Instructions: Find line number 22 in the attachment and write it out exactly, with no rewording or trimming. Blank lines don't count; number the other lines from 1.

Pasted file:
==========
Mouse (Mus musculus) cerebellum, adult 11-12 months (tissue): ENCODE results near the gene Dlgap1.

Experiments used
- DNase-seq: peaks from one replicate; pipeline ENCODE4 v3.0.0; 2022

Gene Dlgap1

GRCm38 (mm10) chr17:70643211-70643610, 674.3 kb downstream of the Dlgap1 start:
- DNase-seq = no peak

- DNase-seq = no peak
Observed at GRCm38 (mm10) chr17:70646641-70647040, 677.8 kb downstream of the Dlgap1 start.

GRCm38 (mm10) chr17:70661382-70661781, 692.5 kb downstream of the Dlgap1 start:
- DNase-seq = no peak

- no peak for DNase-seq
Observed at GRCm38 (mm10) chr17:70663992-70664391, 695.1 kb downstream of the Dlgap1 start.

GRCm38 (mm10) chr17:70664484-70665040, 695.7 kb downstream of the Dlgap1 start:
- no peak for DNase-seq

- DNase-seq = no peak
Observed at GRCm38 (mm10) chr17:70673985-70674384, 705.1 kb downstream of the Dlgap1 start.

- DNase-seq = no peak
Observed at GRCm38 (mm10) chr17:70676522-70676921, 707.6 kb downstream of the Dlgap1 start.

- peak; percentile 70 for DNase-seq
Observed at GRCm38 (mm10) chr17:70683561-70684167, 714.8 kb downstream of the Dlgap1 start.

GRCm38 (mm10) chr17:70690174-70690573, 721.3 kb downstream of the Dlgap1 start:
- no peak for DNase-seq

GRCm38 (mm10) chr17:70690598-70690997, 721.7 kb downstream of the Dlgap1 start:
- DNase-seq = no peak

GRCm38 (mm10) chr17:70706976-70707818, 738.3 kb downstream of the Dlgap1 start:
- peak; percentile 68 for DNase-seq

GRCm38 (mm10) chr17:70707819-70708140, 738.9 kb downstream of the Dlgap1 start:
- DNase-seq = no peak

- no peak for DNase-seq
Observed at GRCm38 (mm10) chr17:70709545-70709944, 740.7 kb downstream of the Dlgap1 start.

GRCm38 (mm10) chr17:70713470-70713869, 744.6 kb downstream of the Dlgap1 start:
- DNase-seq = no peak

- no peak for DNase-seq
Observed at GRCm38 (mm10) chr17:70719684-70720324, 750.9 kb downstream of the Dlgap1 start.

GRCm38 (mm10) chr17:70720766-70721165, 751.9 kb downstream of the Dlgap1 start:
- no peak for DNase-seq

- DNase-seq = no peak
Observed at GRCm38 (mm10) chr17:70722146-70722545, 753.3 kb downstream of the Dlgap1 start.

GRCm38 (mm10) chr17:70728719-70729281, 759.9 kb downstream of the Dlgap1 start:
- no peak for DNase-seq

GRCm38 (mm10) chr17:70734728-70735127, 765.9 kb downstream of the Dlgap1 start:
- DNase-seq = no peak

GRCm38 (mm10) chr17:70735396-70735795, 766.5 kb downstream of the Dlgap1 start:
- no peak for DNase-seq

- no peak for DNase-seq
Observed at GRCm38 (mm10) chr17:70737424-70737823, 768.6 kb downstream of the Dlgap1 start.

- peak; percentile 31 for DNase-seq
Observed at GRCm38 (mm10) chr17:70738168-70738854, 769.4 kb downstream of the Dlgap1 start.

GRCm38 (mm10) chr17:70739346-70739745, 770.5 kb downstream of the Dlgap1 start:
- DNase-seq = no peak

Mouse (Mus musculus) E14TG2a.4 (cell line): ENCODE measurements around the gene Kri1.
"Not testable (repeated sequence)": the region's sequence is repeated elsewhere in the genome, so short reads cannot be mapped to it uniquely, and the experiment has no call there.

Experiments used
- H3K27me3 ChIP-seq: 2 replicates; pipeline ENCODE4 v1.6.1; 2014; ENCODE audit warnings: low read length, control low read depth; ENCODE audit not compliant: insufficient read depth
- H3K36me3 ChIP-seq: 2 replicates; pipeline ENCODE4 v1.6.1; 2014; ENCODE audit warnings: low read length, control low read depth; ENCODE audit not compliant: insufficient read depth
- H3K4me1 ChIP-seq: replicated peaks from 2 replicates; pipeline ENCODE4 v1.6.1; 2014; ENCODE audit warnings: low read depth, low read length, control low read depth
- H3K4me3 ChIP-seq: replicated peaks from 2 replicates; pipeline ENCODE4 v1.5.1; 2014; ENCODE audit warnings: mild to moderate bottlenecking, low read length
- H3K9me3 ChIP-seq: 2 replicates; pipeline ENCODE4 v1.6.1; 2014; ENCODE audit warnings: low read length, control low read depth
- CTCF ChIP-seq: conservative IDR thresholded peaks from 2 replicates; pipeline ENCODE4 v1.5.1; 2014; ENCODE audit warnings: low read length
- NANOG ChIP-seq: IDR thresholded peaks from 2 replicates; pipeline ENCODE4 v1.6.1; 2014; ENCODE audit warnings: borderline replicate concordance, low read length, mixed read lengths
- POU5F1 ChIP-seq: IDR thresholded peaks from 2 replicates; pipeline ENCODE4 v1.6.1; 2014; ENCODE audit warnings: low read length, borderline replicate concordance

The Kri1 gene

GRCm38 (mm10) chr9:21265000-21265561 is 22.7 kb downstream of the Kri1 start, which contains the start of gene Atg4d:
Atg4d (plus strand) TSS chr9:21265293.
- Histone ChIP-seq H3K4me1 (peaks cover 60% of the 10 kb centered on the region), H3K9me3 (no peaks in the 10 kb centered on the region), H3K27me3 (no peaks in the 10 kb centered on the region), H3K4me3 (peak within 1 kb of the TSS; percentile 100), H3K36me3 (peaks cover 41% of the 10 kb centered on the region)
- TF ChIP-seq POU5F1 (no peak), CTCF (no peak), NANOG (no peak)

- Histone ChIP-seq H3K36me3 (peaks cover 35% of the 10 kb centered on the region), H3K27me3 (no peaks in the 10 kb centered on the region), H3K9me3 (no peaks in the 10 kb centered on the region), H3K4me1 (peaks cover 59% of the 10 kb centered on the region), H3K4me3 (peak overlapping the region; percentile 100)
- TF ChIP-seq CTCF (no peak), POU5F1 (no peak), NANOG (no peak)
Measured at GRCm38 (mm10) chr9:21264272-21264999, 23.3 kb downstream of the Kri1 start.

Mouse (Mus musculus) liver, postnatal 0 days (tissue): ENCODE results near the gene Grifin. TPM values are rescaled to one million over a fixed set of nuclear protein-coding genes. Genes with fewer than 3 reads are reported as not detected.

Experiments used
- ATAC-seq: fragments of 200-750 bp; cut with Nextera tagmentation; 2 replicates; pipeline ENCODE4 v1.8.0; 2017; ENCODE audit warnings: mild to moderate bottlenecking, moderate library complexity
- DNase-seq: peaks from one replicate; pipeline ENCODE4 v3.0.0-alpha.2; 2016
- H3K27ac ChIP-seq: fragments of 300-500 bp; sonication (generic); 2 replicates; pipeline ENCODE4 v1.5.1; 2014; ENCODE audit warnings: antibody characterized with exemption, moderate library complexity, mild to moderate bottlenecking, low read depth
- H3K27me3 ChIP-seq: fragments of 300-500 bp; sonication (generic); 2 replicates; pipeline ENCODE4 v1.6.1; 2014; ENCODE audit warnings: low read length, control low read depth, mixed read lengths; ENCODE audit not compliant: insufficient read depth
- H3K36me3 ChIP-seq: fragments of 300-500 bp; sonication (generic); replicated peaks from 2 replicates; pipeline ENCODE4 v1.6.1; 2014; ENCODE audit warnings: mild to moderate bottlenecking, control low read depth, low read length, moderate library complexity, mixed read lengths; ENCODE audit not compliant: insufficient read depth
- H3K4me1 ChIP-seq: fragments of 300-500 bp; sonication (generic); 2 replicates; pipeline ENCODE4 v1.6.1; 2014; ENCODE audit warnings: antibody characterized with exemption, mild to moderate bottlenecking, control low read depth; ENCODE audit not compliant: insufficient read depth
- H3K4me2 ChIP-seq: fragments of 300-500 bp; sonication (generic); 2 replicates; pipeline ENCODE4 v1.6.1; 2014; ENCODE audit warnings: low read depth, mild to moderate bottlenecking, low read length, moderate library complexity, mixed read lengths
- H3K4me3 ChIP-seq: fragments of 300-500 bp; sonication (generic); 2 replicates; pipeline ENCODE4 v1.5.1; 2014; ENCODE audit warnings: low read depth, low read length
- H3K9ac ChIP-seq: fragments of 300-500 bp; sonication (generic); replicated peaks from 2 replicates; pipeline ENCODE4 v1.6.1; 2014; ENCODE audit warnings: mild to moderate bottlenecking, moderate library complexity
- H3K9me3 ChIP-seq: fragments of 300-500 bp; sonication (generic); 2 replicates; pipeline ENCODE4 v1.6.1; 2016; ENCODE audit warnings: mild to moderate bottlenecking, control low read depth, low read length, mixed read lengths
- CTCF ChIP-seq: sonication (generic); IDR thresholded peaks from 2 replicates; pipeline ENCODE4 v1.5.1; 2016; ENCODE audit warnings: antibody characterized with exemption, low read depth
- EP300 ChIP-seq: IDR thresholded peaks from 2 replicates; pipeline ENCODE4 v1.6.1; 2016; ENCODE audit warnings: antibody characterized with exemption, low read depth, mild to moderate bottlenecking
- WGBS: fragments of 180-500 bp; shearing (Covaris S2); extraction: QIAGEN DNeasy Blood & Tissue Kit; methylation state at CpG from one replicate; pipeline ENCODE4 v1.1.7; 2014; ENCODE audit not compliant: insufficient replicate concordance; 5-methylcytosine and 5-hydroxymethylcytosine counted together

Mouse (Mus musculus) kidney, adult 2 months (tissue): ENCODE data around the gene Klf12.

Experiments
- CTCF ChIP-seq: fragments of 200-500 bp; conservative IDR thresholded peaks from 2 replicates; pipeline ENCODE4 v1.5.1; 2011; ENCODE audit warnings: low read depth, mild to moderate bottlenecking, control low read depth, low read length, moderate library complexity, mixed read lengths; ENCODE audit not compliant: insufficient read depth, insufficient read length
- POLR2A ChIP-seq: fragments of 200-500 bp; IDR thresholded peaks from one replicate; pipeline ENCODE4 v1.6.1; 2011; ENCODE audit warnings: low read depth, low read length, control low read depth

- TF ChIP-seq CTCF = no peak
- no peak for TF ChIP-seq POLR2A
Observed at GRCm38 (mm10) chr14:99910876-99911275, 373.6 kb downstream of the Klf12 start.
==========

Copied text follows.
- no peak for DNase-seq